[Noozhawk’s note: This is one in a series of articles on Noozhawk’s Santa Barbara Challenge, our public-engagement project on the city of Santa Barbara’s budget. Related links are below.]
Brimming with confidence, I announced nearly a year ago that Noozhawk would soon be undertaking an innovative, high-tech project to engage our readers on some of the vexing fiscal challenges facing the city of Santa Barbara. Those challenges — then, as now — seem intractable, which is unacceptable in a community with as proud a record of civic involvement as ours.
It’s not as easy as it sounds. As journalists, we thought we knew Santa Barbara’s budget. In reality, we had no idea.
With neither a finance degree nor an MBA among us, we quickly discovered ours was a somewhat simplistic understanding of how local government is financed and managed. Thanks to the help — and patience — of a host of current and former municipal officials in Santa Barbara, Goleta, Ventura, Santa Cruz and San Luis Obispo County, along with a small army of investment advisers, CPAs and financial analysts, we’re now a little more versed in Comprehensive Annual Financial Reports and consumer price indexing. Well, speaking for Noozhawk’s reporters anyway.
So, 11 months later, I’m ready to try this again.
The Santa Barbara Challenge is a joint partnership with the Davenport Institute for Public Engagement and Civic Leadership at Pepperdine University’s School of Public Policy in Malibu. It’s a unique venture for the institute, for Noozhawk, and for New Media in general.
Over the next week, Noozhawk’s reporters will be outlining Santa Barbara’s financial circumstances and budget process to provide context for the Santa Barbara Challenge. Afterward, with UserVoice.com, another Davenport Institute affiliate, we’ll be launching an interactive and easy-to-use online survey through which Noozhawk readers can recommend ways the city can fix its budget or spend our money more wisely.
Our intention is to involve our readers in a spirited conversation and authentic debate in the hope — and with the expectation — that, at the conclusion of our project, Santa Barbara’s elected officials and professional staff will be able to make budgeting decisions with a greater understanding of our community’s priorities and values.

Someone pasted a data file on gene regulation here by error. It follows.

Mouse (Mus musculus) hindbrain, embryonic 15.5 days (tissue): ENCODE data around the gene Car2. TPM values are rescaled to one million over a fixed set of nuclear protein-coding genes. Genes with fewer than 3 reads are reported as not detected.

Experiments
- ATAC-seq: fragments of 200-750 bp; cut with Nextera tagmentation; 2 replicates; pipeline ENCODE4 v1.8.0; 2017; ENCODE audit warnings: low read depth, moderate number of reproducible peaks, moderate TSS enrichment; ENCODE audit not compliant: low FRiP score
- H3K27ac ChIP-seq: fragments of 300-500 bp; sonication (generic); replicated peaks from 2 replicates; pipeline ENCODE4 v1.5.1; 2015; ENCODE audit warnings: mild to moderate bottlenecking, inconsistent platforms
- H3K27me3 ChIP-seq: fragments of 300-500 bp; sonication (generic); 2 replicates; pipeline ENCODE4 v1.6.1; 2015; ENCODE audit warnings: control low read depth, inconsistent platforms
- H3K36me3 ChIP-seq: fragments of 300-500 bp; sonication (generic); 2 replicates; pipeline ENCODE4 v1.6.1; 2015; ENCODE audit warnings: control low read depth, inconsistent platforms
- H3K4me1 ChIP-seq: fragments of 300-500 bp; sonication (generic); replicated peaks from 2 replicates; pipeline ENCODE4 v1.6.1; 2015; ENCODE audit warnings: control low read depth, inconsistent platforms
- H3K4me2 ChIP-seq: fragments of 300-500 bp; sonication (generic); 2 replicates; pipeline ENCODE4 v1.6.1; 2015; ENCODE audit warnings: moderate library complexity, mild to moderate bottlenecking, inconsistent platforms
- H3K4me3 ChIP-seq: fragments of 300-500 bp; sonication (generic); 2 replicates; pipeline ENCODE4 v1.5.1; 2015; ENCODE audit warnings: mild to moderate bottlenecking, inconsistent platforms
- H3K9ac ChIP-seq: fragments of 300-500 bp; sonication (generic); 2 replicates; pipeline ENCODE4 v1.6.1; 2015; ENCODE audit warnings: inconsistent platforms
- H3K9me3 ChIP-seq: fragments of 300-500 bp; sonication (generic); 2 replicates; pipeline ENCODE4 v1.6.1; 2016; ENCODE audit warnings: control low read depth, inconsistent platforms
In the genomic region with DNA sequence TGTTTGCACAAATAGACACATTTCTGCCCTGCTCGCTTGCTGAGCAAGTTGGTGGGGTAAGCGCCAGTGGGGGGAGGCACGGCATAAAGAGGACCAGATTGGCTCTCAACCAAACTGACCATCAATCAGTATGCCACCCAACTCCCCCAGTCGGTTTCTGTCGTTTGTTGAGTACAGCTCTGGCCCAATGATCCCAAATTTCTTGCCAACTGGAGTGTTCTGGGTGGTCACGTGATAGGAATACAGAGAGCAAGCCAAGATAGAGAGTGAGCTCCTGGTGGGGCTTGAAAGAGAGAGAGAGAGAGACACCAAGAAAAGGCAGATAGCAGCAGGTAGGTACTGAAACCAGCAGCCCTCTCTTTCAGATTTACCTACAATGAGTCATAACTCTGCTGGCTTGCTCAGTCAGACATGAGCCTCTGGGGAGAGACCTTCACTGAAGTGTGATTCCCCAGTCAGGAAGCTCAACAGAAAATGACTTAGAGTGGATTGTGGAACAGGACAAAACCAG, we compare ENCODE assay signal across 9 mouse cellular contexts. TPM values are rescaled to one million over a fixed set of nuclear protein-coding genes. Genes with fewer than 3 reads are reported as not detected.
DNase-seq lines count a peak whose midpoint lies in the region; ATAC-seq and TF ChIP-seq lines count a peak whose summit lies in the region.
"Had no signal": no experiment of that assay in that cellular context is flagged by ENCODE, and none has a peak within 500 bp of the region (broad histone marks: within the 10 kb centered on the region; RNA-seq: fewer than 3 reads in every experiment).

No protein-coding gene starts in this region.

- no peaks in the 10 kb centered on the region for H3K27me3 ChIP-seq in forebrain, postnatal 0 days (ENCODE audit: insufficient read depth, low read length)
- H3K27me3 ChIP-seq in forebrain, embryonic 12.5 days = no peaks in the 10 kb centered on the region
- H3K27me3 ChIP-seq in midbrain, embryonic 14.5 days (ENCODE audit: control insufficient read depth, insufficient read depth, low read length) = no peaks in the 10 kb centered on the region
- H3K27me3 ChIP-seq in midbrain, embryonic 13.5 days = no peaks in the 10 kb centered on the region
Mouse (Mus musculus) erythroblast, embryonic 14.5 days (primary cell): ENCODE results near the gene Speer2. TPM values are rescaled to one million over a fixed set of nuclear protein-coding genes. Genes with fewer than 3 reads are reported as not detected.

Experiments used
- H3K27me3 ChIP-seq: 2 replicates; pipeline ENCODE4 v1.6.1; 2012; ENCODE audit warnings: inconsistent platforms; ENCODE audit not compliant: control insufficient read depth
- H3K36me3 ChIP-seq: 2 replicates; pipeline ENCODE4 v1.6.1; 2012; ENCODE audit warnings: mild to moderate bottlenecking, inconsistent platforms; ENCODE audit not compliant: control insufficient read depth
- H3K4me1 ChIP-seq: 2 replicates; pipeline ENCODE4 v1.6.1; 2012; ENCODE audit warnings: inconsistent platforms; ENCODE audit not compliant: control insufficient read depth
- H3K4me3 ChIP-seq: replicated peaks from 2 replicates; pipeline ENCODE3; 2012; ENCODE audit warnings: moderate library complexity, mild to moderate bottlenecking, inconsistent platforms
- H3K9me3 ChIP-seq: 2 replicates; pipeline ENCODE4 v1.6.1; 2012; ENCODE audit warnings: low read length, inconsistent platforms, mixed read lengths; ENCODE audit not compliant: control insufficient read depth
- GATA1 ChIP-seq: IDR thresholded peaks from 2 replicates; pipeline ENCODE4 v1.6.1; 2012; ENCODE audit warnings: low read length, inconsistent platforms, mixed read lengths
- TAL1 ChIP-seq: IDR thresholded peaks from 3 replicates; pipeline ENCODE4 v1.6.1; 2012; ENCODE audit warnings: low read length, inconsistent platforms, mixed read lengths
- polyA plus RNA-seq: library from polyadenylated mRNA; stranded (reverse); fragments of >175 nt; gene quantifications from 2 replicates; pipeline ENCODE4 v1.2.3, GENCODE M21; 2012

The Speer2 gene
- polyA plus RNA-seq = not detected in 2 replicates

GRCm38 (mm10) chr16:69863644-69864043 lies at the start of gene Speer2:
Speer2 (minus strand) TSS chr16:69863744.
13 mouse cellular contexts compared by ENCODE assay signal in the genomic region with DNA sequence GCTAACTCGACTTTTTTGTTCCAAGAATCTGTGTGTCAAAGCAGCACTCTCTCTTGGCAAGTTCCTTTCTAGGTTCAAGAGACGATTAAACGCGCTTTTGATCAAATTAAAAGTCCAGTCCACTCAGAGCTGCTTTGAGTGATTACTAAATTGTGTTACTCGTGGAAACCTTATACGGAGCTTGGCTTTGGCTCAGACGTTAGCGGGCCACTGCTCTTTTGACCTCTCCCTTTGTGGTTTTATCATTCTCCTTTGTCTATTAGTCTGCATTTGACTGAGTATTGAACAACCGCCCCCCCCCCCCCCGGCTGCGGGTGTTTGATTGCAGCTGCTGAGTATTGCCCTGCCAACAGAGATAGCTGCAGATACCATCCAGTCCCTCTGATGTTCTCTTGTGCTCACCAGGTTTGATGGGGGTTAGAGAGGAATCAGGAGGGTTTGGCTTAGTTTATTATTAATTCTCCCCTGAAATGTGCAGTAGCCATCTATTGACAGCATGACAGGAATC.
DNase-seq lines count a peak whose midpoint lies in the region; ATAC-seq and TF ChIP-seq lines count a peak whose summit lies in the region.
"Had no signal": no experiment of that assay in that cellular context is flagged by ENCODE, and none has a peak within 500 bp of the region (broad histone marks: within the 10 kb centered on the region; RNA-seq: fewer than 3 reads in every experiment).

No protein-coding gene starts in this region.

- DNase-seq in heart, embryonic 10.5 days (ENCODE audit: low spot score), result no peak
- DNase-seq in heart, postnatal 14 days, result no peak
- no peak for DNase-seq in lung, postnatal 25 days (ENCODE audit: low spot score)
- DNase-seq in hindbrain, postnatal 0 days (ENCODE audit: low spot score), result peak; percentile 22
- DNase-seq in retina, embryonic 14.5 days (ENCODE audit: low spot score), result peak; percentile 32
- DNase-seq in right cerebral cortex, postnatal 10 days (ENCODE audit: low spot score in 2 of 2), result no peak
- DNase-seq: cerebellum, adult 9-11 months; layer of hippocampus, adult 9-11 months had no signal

Aside from our desire to develop more of these partnerships and collaborations on complex community initiatives, I’m most excited about the participation of Noozhawk readers. Our audience is sophisticated, educated, thoughtful and engaged, and I’m proud to say that it spans the ideological spectrum from far left to far right. For precisely this reason, Noozhawk’s Santa Barbara Challenge is an unprecedented opportunity to use technology to empower the democratic process.
For those of you who may be new to Noozhawk, please know that we don’t take editorial positions or make political endorsements, and we keep our opinions out of our reporting. Our professional journalists have worked very hard to objectively lay out the facts of how Santa Barbara got to this point in time, so that you can draw your own conclusions and not ours. We want you to help develop creative solutions that we as a community can rally around. We’ll do our part by exploring and researching your suggestions to provide additional context, information and continuing education.
I’m grateful to the guidance and generosity of the Davenport Institute, formerly Common Sense California, and to my friend, Pete Peterson, the executive director. Partnering with a New Media company is a first for the Davenport Institute, which typically works with municipalities, school districts, regional governance associations and nonprofit organizations to advance legitimate civic engagement. Among the many institute initiatives are municipal budgets in the cities of Salinas and Santa Cruz, public outreach in San Luis Obispo, the housing crisis in San Mateo County, Fairfield’s General Plan and the San Diego Regional Airport Authority.
Several community sponsors have stepped forward to help us, including American Riviera Bank, RightScale, the Santa Barbara Foundation and Terrain Consulting. Daniel Kan, business development director of UserVoice, has also played a major role.
A professional news organization is only as good as its journalists, and Noozhawk is blessed to have a first-rate team. Reporters Lara Cooper and Giana Magnoli did most of the heavy lifting, ably assisted by managing editor Michelle Nelson and reporters Alex Kacik, Taylor Orr and Ben Preston. Taking care of the mechanics are our Web development team of Will Macfadyen and Edgar Oliveira, the latter the brains behind our new user-friendly design and our ExpressionEngine content-management platform. And we could not have pulled this off without Noozhawk interns Kristin Crosier, Andrea Ellickson, Michael Goldsholl, Elite Henenson, Daniel Langhorne, Bryana Nugent, Erin Stone and Lindsey Weintraub.
Throughout this next week, you’ll learn more about the survey and how it works. We’re also asking for your help in spreading the word so we can ensure the broadest possible participation from as many voices and constituencies possible.
This is an exciting project for our community and for our company, and we trust you’ll find the experience rewarding. Please join us in making the Santa Barbara Challenge your own.